# writing SUBROUTINE

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 March 19, 2008, 01:00 writing SUBROUTINE #1 Elyor Guest   Posts: n/a hi guys, i am new on writing user subroutine, it will be really helpful if some1 give me some tips, or any manual about how to write subroutine. I am using star-cd 3.26 and Absoft90 fortran. also would be great if some1 share some examples of user subroutines, such as cavpro,conduc,specht and vismol. thanks a lot an advance for your help!

 March 20, 2008, 07:35 Re: writing SUBROUTINE #2 user Guest   Posts: n/a user coding are the intellectual propriety of the user. we can share examples. A user is supposed to know the model he wants to implement.

 March 20, 2008, 09:41 Re: writing SUBROUTINE in the Pump #3 elyor Guest   Posts: n/a thanks user!, I am calculating LPG vane pump cavitation. I am using butane-l for analyzing flow in the Pump. pipe D=6mm and L=120mm, pump rotar Diameter is 25mm and with 6 vanes. I used pressure boudary for inlet and outlet, saturation pressure is specified for inlet at the constant temperature, "inlet pressure + 5 bar" is specified for outlet. my questions are: 1)there is no butane-l in star-cd database, so do i need to write user subroutine for calculating CAV or it is enough just adding new material without any user subroutine. 2)in the inlet region of pipe, fluid is cavitating for about 20mm lengths of pipe then no CAV untill pump. what cause maybe? thanks for your help!

 March 20, 2008, 15:54 Re: writing SUBROUTINE in the Pump #4 Anton Lyaskin Guest   Posts: n/a 1) You just need to specify all the properties, including saturated vapor pressure and etc. No user subroutine is needed, unless you want to specify some complex thermodynamics 2) Most probably this it because you've specified CAV concentration at inlet equal to 1, while it should be 0. Check scalar boundary conditions.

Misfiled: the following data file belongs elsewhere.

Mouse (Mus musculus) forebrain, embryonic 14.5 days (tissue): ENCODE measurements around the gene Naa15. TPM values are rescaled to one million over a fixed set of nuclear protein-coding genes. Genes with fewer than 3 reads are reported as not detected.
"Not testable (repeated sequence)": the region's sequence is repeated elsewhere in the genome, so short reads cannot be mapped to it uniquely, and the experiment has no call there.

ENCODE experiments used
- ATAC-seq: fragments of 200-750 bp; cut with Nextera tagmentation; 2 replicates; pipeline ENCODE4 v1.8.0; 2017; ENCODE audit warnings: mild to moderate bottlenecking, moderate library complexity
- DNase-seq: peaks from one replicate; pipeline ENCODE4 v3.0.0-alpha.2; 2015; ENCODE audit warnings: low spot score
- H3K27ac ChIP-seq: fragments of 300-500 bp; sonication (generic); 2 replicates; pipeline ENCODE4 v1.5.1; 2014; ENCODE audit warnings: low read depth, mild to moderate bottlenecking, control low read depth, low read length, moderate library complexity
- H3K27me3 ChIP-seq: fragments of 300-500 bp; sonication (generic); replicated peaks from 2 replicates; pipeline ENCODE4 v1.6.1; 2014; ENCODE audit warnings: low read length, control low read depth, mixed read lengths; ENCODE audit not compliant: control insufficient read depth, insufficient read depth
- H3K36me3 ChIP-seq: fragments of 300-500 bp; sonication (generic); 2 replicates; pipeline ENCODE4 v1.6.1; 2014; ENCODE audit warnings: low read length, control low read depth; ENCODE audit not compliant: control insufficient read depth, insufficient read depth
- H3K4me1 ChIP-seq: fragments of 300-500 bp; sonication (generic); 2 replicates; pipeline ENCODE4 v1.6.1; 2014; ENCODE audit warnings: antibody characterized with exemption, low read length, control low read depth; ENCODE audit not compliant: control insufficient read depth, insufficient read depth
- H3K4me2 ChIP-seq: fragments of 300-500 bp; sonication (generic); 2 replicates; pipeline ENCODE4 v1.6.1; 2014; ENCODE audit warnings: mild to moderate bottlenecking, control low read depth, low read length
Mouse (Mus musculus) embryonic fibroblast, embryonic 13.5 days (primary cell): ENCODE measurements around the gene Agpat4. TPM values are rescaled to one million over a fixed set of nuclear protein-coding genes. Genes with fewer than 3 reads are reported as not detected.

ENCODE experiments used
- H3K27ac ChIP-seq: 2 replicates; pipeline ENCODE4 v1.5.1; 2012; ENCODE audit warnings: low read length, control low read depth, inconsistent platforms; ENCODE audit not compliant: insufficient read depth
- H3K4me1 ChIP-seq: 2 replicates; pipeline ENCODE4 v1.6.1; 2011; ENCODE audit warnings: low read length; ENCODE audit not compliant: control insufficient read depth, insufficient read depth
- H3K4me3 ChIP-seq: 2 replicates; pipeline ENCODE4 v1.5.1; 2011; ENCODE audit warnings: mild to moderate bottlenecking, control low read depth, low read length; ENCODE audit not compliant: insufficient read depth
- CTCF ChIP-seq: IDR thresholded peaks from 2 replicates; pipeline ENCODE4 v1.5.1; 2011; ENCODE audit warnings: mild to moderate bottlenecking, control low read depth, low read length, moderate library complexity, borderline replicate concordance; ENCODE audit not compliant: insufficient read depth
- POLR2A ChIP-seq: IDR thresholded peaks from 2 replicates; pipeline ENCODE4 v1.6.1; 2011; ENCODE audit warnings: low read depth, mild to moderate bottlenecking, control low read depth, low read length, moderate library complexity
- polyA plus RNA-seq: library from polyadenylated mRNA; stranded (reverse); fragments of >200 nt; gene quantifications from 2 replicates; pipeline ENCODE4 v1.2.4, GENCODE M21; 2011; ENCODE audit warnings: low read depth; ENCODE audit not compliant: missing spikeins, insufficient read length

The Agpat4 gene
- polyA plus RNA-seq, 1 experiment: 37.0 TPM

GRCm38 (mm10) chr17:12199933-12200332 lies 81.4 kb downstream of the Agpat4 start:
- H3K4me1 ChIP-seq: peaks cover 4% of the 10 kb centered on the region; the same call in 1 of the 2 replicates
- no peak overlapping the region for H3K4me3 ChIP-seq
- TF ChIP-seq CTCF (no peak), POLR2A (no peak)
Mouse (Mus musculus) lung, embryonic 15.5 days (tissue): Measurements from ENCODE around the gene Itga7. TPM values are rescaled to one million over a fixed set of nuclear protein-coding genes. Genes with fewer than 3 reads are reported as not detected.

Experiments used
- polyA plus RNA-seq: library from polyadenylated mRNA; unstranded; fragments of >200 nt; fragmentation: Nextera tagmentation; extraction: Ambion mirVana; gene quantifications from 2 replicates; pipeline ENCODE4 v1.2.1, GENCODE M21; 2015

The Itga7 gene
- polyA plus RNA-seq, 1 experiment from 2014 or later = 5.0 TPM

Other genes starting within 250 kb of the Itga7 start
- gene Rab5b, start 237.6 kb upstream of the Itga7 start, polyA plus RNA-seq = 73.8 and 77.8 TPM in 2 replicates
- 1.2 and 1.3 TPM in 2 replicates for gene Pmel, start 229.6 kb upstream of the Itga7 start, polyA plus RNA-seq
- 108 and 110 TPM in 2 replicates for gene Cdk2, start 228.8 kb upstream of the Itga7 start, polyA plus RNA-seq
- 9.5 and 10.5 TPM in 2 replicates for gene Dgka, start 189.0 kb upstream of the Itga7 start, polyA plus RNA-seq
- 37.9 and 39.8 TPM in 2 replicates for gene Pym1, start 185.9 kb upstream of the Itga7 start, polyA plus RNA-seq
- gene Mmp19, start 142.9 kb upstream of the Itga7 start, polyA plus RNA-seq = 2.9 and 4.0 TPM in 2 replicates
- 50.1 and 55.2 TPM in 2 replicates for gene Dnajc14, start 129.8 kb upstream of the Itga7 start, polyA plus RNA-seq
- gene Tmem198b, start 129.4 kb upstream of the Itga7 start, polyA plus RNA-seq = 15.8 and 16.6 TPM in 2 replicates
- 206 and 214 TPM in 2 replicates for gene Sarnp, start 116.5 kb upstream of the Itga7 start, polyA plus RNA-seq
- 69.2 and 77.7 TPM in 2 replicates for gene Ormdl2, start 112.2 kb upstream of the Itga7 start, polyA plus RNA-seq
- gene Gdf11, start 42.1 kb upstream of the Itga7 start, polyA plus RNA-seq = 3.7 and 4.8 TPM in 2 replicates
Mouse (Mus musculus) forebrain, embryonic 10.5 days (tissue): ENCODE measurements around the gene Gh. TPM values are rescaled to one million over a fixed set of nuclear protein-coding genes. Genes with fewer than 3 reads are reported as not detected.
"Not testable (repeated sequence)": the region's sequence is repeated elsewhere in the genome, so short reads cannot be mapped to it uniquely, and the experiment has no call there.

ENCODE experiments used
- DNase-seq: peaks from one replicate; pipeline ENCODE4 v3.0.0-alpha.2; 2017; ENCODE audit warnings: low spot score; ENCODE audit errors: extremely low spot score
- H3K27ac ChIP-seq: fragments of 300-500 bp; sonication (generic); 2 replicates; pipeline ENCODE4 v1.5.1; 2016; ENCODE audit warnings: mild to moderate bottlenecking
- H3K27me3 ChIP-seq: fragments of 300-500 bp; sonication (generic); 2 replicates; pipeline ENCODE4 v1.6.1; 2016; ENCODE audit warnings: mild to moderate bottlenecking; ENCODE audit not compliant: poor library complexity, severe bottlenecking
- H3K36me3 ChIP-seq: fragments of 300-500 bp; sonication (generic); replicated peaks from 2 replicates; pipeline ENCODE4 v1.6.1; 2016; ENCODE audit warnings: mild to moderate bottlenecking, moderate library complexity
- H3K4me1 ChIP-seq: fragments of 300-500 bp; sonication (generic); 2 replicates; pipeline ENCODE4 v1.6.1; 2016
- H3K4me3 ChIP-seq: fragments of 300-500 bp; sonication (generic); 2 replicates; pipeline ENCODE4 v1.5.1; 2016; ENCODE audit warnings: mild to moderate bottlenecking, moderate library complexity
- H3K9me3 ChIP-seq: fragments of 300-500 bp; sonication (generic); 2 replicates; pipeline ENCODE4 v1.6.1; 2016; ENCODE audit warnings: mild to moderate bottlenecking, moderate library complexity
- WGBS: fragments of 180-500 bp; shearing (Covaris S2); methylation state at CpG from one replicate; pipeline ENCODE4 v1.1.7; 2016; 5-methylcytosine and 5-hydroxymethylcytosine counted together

March 24, 2008, 20:57 Re: writing SUBROUTINE in the Pump #5 elyor Guest   Posts: n/a Thank you very much Anton I found the cause for why fluid was cavitating in the inlet side, as you siad the problem was in the scalar boundary, VOF concentration was 0 by default, i changed it to 1, now liquid is not cavitating in the inlet region. My task is to optimize the LPG vane pump for suppressing cavitation. As I know there are possible two ways to identify the regions where cavitation can occur. One of them is to calculate the Net Positive Suction Head (NPSH), another one is to calculate the CAV using cavitation model. My questions are: 1) how to determine exact NPSHr for new pump by using star-cd or by experimental data? 2) When I turn the cavitation option on, the Molecular Properties panel moved to "Cavitation folder" from "Liquids and Gases folder" in the STAR GUIde. Light Fluid is passive, and I specified butane (liquid) for heavy fluid. When I open the "Liquids and Gases folder" and select the "turbulence models panel" material# slider changes to 2 automatically. And it is shown that Turbulence Model is applied to butane (liquid), but material number is 1 in my model. If I set the material# slider to 1 there is Light Fluid which was passive. Do I have to change fluid material number from 1 to 2 of my model? if not, please advise which is the right way? 3) how many cycles I have to run the simulation (one complete rotation, two rotations, etc.) in order to get accurate results in terms of flow stability. 4) I am not interested in physics of cavitation (inception, bubble growth dynamics, etc.), I just have to determine local regions where cavitation occurs using STAR-CD, and then, I have to propose optimum pump design which would prevent or minimize cavitation. So, the question is that if it is possible to optimize the pump for cavitation, without using any cavitation models incorporated into STAR-CD. thanks,

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